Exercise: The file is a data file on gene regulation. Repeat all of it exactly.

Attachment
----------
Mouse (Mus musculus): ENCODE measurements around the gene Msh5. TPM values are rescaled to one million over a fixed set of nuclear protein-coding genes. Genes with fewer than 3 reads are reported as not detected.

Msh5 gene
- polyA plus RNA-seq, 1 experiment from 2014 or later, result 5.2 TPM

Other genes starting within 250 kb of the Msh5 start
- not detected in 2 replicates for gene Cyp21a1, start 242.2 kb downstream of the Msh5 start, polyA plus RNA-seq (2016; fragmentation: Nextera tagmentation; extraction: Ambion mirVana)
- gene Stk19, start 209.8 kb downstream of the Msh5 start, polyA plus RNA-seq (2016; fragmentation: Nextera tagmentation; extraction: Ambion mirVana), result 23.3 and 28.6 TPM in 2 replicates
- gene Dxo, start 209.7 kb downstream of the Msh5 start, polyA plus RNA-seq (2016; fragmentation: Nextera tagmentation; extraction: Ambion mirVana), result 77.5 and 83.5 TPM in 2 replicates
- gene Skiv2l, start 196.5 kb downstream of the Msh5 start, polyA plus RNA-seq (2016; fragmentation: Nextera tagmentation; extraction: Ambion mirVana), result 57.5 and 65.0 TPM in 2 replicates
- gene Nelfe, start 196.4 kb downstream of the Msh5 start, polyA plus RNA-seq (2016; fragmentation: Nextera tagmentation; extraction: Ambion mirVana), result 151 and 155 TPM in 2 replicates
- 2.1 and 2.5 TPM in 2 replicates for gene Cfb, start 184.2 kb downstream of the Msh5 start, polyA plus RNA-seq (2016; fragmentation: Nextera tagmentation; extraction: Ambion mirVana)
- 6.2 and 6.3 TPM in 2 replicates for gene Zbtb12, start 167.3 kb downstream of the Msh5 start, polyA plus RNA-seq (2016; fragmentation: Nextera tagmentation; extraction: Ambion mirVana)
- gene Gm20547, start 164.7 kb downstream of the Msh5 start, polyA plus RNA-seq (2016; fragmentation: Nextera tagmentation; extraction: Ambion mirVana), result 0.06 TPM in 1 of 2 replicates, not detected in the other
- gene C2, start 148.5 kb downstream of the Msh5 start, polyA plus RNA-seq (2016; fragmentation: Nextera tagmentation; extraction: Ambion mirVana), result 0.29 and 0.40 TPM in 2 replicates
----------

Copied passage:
Mouse (Mus musculus): ENCODE measurements around the gene Msh5. TPM values are rescaled to one million over a fixed set of nuclear protein-coding genes. Genes with fewer than 3 reads are reported as not detected.

Msh5 gene
- polyA plus RNA-seq, 1 experiment from 2014 or later, result 5.2 TPM

Other genes starting within 250 kb of the Msh5 start
- not detected in 2 replicates for gene Cyp21a1, start 242.2 kb downstream of the Msh5 start, polyA plus RNA-seq (2016; fragmentation: Nextera tagmentation; extraction: Ambion mirVana)
- gene Stk19, start 209.8 kb downstream of the Msh5 start, polyA plus RNA-seq (2016; fragmentation: Nextera tagmentation; extraction: Ambion mirVana), result 23.3 and 28.6 TPM in 2 replicates
- gene Dxo, start 209.7 kb downstream of the Msh5 start, polyA plus RNA-seq (2016; fragmentation: Nextera tagmentation; extraction: Ambion mirVana), result 77.5 and 83.5 TPM in 2 replicates
- gene Skiv2l, start 196.5 kb downstream of the Msh5 start, polyA plus RNA-seq (2016; fragmentation: Nextera tagmentation; extraction: Ambion mirVana), result 57.5 and 65.0 TPM in 2 replicates
- gene Nelfe, start 196.4 kb downstream of the Msh5 start, polyA plus RNA-seq (2016; fragmentation: Nextera tagmentation; extraction: Ambion mirVana), result 151 and 155 TPM in 2 replicates
- 2.1 and 2.5 TPM in 2 replicates for gene Cfb, start 184.2 kb downstream of the Msh5 start, polyA plus RNA-seq (2016; fragmentation: Nextera tagmentation; extraction: Ambion mirVana)
- 6.2 and 6.3 TPM in 2 replicates for gene Zbtb12, start 167.3 kb downstream of the Msh5 start, polyA plus RNA-seq (2016; fragmentation: Nextera tagmentation; extraction: Ambion mirVana)
- gene Gm20547, start 164.7 kb downstream of the Msh5 start, polyA plus RNA-seq (2016; fragmentation: Nextera tagmentation; extraction: Ambion mirVana), result 0.06 TPM in 1 of 2 replicates, not detected in the other
- gene C2, start 148.5 kb downstream of the Msh5 start, polyA plus RNA-seq (2016; fragmentation: Nextera tagmentation; extraction: Ambion mirVana), result 0.29 and 0.40 TPM in 2 replicates